That's not a bad thing, according to our Johnny. But it looks incongruous in 2014. We're warming to his approach but this is a time of obfuscation, not honesty...
Football is just some rich men arsing around for our entertainment so the proper response to Alan Pardew's non-headbutt is laughter. Football is not a morality play...
The sales of replica shirts are not much of a guide to anything, other than poor taste in clothing and the delusion that a football shirt is appropriate leisurewear for social occasions.
The most successful clubs usually sell the most shirts. Top of the list are Manchester United and Barcelona. Of course. What a surprise. Also in the top ten is famously potless failures Arsenal, which might be something of a surprise given their manager's inability, until this season, to realise he's been wrong all along and his critics right.
Arsenal's global appeal might be understandable considering their endless, if fruitless, Champions League qualifications and the league titles they won half a generation ago. However also in the top ten is Liverpool. The fact that Liverpool still pull in big shirt sales despite not even being near the top of the English game is a testament to how big a football name Liverpool remains. Other clubs in the top ten shirt sellers have a long list of major trophies in the last 20 years to support them, especially league titles, but Liverpool just have the Champions League. The last four years have been especially dispiriting dross, so these sales are not glory hunter sales. There's no glory in supporting Liverpool.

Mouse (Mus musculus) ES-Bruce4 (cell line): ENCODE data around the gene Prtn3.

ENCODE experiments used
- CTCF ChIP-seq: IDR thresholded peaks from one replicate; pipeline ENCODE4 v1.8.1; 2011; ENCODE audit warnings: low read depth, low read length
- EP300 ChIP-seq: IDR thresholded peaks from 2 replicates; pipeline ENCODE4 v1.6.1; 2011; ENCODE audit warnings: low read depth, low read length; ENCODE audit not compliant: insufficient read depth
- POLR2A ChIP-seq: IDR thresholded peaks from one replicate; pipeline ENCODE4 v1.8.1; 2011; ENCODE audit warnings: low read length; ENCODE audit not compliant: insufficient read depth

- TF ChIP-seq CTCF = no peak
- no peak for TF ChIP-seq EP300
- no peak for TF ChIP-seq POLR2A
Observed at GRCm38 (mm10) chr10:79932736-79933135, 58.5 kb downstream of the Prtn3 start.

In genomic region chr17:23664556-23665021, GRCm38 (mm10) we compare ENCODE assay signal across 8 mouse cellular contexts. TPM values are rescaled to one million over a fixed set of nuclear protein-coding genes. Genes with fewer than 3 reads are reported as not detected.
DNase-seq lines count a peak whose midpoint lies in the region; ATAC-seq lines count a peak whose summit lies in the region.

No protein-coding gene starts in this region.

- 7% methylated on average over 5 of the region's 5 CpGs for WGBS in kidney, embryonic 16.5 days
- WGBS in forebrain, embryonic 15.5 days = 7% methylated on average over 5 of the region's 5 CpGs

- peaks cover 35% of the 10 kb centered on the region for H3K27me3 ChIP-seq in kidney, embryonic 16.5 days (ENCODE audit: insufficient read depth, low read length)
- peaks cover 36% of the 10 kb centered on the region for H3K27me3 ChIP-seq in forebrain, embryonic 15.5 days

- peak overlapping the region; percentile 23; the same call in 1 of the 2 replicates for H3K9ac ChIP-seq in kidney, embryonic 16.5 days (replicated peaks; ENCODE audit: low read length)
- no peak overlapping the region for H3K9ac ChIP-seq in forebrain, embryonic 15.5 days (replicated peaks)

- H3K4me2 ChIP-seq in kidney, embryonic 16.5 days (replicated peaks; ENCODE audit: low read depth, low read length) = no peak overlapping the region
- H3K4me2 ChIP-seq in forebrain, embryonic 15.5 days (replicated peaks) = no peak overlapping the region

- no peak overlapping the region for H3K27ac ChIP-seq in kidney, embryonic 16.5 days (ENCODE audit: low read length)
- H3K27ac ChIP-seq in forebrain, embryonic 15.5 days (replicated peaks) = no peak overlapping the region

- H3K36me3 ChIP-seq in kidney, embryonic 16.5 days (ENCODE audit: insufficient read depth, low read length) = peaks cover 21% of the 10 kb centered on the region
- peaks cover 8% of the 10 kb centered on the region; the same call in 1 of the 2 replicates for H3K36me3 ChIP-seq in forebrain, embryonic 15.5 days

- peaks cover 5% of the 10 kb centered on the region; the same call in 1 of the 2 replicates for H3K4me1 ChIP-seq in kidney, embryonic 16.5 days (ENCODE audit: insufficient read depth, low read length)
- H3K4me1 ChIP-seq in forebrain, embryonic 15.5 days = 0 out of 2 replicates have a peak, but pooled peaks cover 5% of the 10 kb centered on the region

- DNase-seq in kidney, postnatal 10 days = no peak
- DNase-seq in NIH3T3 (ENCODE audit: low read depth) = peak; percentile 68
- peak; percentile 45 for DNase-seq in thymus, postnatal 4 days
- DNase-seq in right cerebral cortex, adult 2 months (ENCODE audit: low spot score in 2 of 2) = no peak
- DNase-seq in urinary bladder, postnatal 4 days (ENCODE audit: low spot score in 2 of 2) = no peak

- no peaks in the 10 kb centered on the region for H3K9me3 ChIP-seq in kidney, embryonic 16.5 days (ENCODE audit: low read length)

Watching the team play is monumentally frustrating. Half the bloody side look well off the standard required to be a top four club, half the side look good enough to be league champions. The manager seems to flip between being insightfully astute and being a potato-headed fool. He signs utter rubbish and top quality. Can he really spot a player that'll be any good for them in the Premier League or is it all just hit and miss luck? I mean Iago Aspas. Really?
Steven Gerrard, their totemic player, seems to go from being axiomatic fulcrum to being a redundant but un-droppable creaking hoofer trying to re-live former glories.
While being some way from being called a fan, like many people, I'm broadly pro-Liverpool and I'd like to see them do well, and that just makes watching them so carpet-chewingly frustrating. I'm not sure why I'm so affectionate towards them as I have no connection. Maybe it's all those glory nights in the 70s and 80s, maybe it's the fact that they still seem to be an old school working class club and less touched by corporate whoring than some (though not many), maybe it's the residue of my Rafa Benitez love making me feel all warm and fuzzy - and by the way, you should never have sacked him, never.
Whatever it is, I'm not alone. The continuing popularity of Liverpool is really quite a phenomenon in these fickle, success-chasing times. That Champions League trophy must have helped sustain global interest in them but that was eight years ago now, and eight years is a long time in modern football.